Charles Darwin University will install hydrogen system to collaborate with industry

Article by Adam Duckett

CHARLES Darwin University is purchasing a hydrogen energy storage system to help Australia’s Northern Territory (NT) develop greener industries.

Hybrid Systems Australia will supply an electrolyser, hydrogen storage, and fuel-cell system that will be installed at the university’s Renewable Energy Grid Testing Facility in Darwin. The university’s Energy and Resources Institute will operate the pilot system in a bid to bring together industry partners with researchers and students to develop and commercialise hydrogen as an energy source. The system, which will involve electrolysing fresh water to produce hydrogen for storage, will be used to test the capability of integrating electrolysers and fuel cells into the grid.

Hydrogen has significant promise as a sustainable fuel and manufacturing feedstock but the vast majority is currently produced by reforming natural gas. In order to achieve climate targets, many countries are pushing to develop a hydrogen economy but this will require greener production methods including splitting water with the use of renewable energy. Australia, with its large open spaces and sunny climate has set out a national strategy to build a domestic hydrogen sector and then a world leader in hydrogen production and exports. To help deliver on this ambition, Australia’s state and territories are developing their own strategies. In its own plans, the National Territory said it is ideally placed to become a centre for hydrogen development and production thanks to its close proximity to key importers including Japan and China, and its existing heavy industry and energy infrastructure including the Darwin LNG Plant and Ichthys Onshore LNG Processing Facility.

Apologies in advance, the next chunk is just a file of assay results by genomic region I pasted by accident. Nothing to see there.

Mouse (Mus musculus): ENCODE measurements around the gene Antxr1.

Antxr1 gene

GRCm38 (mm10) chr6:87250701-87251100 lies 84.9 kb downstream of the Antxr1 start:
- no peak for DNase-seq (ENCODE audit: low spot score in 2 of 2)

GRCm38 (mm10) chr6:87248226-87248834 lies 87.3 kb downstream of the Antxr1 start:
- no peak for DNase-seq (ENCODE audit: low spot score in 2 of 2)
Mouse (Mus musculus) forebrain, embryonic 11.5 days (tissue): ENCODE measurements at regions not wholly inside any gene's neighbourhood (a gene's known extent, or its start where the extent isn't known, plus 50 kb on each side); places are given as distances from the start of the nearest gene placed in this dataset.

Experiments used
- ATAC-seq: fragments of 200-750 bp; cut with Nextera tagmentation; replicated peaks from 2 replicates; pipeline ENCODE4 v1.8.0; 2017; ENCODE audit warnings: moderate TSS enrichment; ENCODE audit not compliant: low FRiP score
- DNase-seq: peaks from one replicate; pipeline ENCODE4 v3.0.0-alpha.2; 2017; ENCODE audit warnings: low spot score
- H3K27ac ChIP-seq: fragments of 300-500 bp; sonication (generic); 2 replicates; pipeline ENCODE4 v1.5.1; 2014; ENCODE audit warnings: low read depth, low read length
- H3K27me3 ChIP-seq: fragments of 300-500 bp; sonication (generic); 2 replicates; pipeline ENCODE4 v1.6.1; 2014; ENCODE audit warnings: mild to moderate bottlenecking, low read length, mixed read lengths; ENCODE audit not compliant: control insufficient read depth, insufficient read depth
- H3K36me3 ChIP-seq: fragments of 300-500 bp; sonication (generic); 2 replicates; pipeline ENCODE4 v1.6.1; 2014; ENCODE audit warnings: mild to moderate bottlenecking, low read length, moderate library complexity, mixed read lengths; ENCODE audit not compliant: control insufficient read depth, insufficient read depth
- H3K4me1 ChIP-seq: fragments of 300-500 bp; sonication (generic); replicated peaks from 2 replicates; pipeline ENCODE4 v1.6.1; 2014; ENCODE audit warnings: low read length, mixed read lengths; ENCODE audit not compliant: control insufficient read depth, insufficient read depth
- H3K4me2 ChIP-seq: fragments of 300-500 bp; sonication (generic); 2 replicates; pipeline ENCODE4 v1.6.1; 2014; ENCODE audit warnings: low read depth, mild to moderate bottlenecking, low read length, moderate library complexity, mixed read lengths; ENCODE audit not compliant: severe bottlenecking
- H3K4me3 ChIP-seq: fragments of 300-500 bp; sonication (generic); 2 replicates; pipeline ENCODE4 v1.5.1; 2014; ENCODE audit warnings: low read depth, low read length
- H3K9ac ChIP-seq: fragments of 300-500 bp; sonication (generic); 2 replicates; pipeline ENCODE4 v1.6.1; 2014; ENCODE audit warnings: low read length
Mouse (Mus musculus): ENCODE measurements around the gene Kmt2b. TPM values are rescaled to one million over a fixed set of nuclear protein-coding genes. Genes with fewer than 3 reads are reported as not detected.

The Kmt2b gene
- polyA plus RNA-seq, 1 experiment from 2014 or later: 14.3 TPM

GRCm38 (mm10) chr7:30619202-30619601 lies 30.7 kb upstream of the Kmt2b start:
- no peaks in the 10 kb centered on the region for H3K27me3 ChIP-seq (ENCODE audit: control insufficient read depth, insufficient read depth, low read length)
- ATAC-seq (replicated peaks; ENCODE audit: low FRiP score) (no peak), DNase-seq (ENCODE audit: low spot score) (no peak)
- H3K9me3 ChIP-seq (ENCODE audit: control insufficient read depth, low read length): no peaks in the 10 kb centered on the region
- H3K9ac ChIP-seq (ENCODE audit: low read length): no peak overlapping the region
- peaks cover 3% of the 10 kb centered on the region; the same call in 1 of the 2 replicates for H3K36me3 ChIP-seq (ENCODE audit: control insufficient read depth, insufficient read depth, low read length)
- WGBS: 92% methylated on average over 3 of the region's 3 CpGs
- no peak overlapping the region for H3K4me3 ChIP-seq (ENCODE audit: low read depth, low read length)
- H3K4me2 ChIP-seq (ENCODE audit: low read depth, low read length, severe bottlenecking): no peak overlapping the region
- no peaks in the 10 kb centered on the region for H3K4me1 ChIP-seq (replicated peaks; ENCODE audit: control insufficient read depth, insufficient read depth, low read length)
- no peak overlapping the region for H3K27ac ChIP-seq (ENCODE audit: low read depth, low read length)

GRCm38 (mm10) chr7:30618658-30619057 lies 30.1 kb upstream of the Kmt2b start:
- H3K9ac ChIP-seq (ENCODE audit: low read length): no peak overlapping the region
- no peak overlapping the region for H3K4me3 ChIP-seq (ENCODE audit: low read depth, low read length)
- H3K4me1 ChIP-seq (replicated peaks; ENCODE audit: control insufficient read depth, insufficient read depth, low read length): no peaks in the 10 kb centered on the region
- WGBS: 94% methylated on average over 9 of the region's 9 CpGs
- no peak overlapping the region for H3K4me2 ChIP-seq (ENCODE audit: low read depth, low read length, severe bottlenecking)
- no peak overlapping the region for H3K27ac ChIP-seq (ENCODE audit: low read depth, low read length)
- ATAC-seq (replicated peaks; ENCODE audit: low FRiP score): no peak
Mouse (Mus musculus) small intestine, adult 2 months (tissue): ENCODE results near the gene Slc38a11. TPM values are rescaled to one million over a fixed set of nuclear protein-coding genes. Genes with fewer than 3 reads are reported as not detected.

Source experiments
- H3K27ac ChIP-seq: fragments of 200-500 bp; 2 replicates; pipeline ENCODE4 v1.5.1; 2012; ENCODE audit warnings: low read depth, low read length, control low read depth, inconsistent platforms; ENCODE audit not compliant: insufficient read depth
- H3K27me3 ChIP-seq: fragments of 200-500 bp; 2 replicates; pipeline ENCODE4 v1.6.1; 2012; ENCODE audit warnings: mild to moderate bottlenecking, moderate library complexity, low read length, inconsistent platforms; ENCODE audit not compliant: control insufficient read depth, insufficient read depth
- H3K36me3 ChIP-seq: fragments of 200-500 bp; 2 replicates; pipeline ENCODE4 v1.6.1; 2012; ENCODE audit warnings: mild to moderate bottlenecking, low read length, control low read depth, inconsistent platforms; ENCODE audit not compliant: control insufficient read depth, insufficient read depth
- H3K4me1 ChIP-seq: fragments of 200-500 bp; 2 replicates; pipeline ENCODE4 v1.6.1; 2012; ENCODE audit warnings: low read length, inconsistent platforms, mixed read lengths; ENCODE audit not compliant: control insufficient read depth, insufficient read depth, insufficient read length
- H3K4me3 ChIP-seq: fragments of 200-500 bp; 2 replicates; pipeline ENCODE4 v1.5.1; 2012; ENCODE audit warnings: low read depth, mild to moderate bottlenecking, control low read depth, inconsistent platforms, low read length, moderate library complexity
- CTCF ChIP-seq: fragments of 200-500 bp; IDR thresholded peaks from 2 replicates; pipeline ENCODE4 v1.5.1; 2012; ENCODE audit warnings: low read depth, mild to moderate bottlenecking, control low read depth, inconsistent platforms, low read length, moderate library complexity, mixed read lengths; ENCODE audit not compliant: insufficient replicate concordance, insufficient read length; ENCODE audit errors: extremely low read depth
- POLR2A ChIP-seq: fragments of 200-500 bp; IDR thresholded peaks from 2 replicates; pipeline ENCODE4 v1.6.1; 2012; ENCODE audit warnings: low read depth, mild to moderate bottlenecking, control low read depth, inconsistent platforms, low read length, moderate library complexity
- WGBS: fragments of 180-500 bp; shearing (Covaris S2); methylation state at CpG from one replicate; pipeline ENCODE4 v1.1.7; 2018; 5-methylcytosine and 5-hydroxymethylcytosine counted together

ERI Director Professor Suresh Thennadil said a green hydrogen future for the Northern Territory would need comprehensive research and evaluation and the ability to train a workforce with the appropriate skills required to sustain a hydrogen industry.

“There is still a lot of work to do for the NT to become a hydrogen producer for a global energy market that is investing heavily in alternative fuels,” Thennadil said.

Earlier this year, the Federal Government announced funding to support the rollout of eight hydrogen hubs across the country as part of an ambition to position the nation as a major global player in the industry by 2030. Australia’s Commonwealth Scientific and Industrial Research Organisation (CSIRO) has developed an interactive map detailing close to 100 hydrogen projects in development across the country.

Article by Adam Duckett

Editor, The Chemical Engineer

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